This gives me the chance to wish everyone on the list best for Christmas and
the New Year, and to link to the following version of 'The Holy Song Of
There are other great versions but this one is (imo) very remarkable.
We have in the 'Holy Song' what might appear to some a tuneless dirge followed
by a mediocre burst of string quartet in a conventional classical style, which
then repeats ad nauseam.
But to others we have a beautiful cosmic poem - beginning with almost
underdeveloped blocks of interweaved sound, from which emerges a
straightforward-sounding but deeply affecting melodic burst of life; these two
strands are then interweaved and repeated, in ways that continually deepen and
widen the meanings in the music.
Play this while imagining snapshots of any life of a person you love, from
birth to death, and imagine this against a backdrop of a universe of almost
unimaginable vastness, emptiness, but also light and noble life in the darkness.
On Thursday, 17 December 2020, 22:11:09 GMT, epostboxx@xxxxxxxx
For some time now I've had a long passage from Forster's HOWARD'S END (Chapter
5) in my DRAFTS mailbox, meaning (it being Beethoven's 250th 'birthday' this
year) to comment on it in light of an essay I found on the internet.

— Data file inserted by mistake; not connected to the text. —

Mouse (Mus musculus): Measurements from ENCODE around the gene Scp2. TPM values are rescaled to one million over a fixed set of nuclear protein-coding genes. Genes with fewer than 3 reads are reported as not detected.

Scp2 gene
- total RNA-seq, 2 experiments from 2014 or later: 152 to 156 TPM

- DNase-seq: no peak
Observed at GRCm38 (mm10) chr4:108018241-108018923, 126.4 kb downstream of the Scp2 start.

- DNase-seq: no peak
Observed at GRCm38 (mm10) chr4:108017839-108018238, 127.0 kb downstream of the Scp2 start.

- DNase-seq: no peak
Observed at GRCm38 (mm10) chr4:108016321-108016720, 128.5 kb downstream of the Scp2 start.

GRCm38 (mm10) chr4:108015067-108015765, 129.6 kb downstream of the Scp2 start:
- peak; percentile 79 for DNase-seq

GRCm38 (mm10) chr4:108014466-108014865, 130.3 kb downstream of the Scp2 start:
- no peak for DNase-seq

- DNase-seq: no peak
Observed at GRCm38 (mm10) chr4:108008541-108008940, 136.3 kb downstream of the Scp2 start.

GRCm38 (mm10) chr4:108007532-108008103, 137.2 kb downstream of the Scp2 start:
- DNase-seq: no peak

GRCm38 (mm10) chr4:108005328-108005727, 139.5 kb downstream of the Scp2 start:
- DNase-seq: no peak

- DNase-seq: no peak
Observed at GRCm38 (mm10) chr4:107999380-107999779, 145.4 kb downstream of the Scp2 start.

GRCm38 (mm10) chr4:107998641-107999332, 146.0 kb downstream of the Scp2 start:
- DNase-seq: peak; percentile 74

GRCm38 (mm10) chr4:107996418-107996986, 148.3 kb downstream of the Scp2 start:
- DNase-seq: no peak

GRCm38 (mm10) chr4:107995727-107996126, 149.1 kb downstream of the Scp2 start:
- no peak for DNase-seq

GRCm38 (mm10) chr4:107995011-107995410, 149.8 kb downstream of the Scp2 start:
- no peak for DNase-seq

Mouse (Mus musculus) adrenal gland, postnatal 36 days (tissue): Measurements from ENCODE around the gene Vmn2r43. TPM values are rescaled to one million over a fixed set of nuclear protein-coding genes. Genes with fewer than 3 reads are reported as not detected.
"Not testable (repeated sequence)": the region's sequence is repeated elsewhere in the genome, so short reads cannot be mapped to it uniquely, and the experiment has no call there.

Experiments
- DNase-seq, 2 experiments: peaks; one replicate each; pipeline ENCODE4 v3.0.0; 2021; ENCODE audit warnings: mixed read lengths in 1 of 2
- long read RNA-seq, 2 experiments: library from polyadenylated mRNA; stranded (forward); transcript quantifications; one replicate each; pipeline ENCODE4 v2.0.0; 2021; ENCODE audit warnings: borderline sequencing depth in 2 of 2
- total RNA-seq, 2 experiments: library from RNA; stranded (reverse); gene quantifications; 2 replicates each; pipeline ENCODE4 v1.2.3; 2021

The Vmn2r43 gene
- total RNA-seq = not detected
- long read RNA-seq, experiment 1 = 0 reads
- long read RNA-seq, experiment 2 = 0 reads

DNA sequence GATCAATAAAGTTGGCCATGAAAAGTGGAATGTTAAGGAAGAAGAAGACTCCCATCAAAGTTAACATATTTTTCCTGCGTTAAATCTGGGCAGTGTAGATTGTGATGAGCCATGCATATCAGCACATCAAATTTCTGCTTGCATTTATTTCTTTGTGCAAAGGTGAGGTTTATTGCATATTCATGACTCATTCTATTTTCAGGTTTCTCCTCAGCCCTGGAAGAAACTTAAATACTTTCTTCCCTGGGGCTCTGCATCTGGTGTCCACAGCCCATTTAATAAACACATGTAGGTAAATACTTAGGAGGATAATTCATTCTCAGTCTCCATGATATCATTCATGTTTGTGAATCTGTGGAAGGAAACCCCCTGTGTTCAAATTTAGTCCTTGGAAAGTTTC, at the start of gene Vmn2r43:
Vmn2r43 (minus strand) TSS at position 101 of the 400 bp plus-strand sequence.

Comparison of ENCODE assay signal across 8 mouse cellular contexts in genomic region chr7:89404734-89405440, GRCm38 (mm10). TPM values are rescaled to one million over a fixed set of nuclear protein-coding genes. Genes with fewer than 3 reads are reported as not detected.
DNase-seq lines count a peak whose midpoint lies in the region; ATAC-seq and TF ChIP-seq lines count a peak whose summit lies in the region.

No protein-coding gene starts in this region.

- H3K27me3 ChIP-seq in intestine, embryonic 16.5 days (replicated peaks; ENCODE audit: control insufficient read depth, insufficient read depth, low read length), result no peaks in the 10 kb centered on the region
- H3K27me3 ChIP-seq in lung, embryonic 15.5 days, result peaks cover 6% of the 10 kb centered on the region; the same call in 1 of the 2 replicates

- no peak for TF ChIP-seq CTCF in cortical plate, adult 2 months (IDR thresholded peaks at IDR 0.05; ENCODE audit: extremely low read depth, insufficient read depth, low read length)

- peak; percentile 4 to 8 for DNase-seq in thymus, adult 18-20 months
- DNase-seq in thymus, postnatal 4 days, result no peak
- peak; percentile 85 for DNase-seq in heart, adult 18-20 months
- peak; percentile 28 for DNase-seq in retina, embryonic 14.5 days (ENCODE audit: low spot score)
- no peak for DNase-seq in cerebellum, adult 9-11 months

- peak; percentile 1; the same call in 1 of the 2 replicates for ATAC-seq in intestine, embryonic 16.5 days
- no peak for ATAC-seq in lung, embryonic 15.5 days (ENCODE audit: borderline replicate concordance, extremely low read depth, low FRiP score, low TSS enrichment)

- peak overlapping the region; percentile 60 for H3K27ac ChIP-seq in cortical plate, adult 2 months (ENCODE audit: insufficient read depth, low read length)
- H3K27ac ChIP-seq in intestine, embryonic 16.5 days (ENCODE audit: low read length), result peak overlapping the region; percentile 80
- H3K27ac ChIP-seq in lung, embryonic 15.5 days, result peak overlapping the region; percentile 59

Somehow I've not got around to that commentary, but seeing that it's
Beethoven's birthday (or, at any rate, 'christening day') today, I thought I'd
just post the passage and a link to the essay. Make of them what you will (but
do celebrate the genius of Beethoven someway or other) ...
From HOWARD'S END:
"For the Andante had begun--very beautiful, but bearing a family likeness to
all the other beautiful Andantes that Beethoven had written, and, to Helen's
mind, rather disconnecting the heroes and shipwrecks of the first movement from
the heroes and goblins of the third. She heard the tune through once, and then
her attention wandered, and she gazed at the audience, or the organ, or the
architecture. Much did she censure the attenuated Cupids who encircle the
ceiling of the Queen's Hall, inclining each to each with vapid gesture, and
clad in sallow pantaloons, on which the October sunlight struck. 'How awful to
marry a man like those Cupids!' thought Helen. Here Beethoven started
decorating his tune, so she heard him through once more, and then she smiled at
her Cousin Frieda. But Frieda, listening to Classical Music, could not respond.
Herr Liesecke, too, looked as if wild horses could not make him inattentive;
there were lines across his forehead, his lips were parted, his pince-nez at
right angles to his nose, and he had laid a thick, white hand on either knee.
And next to her was Aunt Juley, so British, and wanting to tap. How interesting
that row of people was! What diverse influences had gone to the making! Here
Beethoven, after humming and hawing with great sweetness, said 'Heigho,' and
the Andante came to an end. Applause, and a round of 'wunderschöning' and
pracht volleying from the German contingent. Margaret started talking to her